The Spanish Minister of Consumer Affairs has announced new regulations to be implemented against the advertising of games with lootboxes. He has also submitted new legal framework to have lootboxes treated the same as gambling.
EA even removed premium currency from FIFA 18 and FIFA 19 after Belgium authorities deemed lootboxes as being on-par with gambling. In addition several companies pulled their games from service within Belgium.
Now, Alberto Garzón- the Spanish Minister of Consumer Affairs (or literally translated “Minister of Consumption”)- has taken the “first steps” towards regulating lootboxes. In a series of tweets, Garzón wrote:
“Today we have presented the first measures of @consumogob [Ministry of Consumption]
about online game advertising. An urgent first step to address the public health problems that gambling and gambling can cause. I explain some measures in this thread. #RegulaciónPubliApuestas [Publi Betting Regulation]
The set of these more than one hundred measures on online game advertising means banning 80% of current ads and a very severe restriction for the rest. A drastic measure that nevertheless seems necessary and justified.
With the measures we seek to protect minors, the elderly at an early age, the most vulnerable groups and in general any person who wants to play. We strictly regulate both the dissemination of advertising – schedules – and the type of messages allowed.”
These regulations treat games with lootboxes as gambling games- at least in terms of advertising.
This means they can only be advertised on TV between 01:00 a.m. and 05:00 a.m, only hiring “tipsters” if they publish their betting results, a ban on their trademarks being used on any product intended for children (such as sports team shirts), no use of the aforementioned trademarks advertised in sporting or “entertainment” facilities, celebrities cannot be used in adverts, and more.
Providing all these criteria are met, then advertising of gambling products or services are permitted during sporting events from 8:00 p.m. onwards. The Ministry of Consumer Affairs tweeted that the new laws would ban 80% of the applicable advertisements, while placing heavy restrictions on those that remained.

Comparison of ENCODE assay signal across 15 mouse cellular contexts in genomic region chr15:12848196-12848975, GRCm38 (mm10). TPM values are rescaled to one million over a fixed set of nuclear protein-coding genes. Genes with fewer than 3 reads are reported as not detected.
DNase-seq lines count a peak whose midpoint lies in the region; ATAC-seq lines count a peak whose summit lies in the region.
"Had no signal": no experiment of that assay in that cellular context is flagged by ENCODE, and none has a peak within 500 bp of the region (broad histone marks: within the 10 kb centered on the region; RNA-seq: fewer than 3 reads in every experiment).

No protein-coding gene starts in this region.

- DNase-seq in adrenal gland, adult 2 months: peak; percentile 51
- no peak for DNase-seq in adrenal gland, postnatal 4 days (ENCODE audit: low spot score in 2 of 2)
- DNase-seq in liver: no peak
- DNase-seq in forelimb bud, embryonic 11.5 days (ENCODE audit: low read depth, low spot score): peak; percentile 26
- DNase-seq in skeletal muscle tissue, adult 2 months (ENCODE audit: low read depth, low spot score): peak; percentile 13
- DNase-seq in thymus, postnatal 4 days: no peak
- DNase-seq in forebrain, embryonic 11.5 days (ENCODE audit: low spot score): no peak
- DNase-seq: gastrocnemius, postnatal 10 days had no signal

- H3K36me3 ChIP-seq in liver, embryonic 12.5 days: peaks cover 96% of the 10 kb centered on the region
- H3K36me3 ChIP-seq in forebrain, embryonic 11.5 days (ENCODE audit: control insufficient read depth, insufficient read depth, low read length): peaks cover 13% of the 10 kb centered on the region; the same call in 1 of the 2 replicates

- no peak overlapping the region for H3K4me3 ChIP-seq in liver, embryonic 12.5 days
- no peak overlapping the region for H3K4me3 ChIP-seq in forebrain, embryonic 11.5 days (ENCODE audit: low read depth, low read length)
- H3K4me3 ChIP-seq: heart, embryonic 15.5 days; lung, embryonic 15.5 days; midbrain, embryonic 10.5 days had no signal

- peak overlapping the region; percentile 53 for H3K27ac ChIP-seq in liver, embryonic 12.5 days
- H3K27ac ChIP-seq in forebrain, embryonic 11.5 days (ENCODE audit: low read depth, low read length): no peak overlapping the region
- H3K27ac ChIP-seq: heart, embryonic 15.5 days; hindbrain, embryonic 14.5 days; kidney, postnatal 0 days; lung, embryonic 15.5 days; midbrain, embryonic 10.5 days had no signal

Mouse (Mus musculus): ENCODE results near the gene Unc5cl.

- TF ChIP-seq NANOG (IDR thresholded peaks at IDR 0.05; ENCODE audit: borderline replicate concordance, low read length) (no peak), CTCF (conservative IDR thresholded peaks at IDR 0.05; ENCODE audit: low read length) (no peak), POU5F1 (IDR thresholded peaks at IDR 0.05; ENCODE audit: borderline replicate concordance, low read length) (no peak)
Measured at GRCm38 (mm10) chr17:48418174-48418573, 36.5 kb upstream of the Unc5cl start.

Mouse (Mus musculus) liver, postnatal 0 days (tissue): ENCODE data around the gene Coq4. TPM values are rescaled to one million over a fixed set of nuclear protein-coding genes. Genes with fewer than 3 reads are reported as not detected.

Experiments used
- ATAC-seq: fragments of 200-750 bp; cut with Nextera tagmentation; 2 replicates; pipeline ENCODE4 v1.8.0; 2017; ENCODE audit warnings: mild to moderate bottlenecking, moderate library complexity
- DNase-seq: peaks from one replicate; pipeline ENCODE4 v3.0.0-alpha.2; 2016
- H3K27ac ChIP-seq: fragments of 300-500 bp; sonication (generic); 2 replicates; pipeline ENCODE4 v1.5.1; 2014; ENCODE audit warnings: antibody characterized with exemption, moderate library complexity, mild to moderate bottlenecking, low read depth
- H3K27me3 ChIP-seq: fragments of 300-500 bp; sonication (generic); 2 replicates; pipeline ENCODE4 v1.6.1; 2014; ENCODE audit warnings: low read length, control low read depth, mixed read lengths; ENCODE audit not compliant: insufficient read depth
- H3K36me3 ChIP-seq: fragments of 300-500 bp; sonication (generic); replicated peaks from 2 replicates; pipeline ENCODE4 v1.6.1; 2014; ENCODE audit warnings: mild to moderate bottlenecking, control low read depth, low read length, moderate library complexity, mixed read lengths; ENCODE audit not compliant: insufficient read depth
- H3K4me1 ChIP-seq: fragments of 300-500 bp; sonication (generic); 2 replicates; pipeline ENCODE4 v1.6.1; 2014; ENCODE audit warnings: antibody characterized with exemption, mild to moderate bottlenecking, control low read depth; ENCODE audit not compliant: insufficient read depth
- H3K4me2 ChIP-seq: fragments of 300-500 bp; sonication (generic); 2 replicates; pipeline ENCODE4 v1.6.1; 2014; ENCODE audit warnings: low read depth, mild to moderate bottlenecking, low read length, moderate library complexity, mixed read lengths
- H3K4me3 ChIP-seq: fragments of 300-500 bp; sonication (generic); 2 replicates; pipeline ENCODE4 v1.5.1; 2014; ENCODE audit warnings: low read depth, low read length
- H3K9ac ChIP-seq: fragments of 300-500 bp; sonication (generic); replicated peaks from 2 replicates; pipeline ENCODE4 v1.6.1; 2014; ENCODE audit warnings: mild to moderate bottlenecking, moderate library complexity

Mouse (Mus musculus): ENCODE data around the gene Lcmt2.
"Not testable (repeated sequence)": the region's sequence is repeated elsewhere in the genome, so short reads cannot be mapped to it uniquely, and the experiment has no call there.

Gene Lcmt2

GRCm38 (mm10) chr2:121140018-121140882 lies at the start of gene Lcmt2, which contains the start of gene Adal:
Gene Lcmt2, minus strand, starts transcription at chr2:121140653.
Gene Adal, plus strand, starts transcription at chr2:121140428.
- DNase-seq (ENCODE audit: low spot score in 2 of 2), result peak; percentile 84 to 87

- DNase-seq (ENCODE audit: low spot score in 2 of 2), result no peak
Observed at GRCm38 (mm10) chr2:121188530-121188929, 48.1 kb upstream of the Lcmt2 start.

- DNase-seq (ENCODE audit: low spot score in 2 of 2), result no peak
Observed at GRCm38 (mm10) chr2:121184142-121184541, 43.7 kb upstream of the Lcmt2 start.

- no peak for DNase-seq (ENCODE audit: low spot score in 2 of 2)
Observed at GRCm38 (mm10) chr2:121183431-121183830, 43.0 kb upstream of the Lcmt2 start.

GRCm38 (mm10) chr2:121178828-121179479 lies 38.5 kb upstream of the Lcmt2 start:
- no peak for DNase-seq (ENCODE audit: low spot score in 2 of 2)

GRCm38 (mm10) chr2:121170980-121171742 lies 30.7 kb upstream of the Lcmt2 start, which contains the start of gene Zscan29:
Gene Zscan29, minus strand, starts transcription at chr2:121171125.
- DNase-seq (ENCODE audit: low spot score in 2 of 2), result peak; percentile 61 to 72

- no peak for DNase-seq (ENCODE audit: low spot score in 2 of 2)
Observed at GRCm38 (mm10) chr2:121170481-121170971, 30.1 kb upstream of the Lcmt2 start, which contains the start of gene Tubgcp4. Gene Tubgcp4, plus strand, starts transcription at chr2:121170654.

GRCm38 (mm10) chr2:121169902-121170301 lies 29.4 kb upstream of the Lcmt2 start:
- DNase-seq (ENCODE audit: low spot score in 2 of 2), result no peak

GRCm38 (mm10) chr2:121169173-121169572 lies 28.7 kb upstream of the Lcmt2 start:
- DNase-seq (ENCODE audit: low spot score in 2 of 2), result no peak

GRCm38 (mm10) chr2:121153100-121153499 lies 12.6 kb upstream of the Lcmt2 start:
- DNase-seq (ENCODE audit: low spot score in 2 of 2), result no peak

Games that are free to play can only be distributed via an official website that implements age-gating. The game should also have “the same algorithm as the paid game, in order not to convey the erroneous feeling that it is easier to win than it really is.”
While Garzón states more measures will come, he also stated an outright ban would not be implemented.
“We are committed to a regulatory and non-prohibitive paradigm for its effectiveness, demonstrated by international experience and economic rationality. The case of Italy is significant: it banned all advertising and has had to back down because it caused greater evils.
A prohibition paradigm stimulates illegal gambling, which in the case of online gambling is very accessible. It is not a case of physical contraband. It is enough to have a web page on a dotcom server, accessible via VPN and thereby get rid of any control (tax and content).
Players will continue to play as long as there are no other effective measures (information, prevention, etc.), whether on a legal or illegal platform. The data reveal that for health it is better for the game to be practiced in a controlled and regulated manner, so that the State protects its health.
The total ban on advertising would generate incentives for illegal gambling to grow and for advertising to target other non-easily adjustable media, more accessible to vulnerable groups. A political “medal”, but a public policy disaster.
We protect users who want to play online for leisure or necessity, and it seems inappropriate and imprudent to push them into an illegal and unregulated game system where they are unprotected against the practices of gaming companies.”
In addition, Business Insider reports that Garzón has presented the Congress Health and Consumer Commission with “a new regulatory framework that acts on gambling, especially in the field of video games.” Garzón advocates that lootboxes should be treated “like any other game of chance” under the law.
What do you think? Sound off in the comments below!